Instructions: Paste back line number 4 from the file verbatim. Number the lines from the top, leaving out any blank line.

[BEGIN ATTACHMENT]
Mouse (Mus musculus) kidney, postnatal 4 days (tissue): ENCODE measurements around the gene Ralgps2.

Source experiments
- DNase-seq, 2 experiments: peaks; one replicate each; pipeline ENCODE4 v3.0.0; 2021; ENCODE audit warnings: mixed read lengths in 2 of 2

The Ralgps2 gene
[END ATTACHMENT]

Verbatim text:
The Ralgps2 gene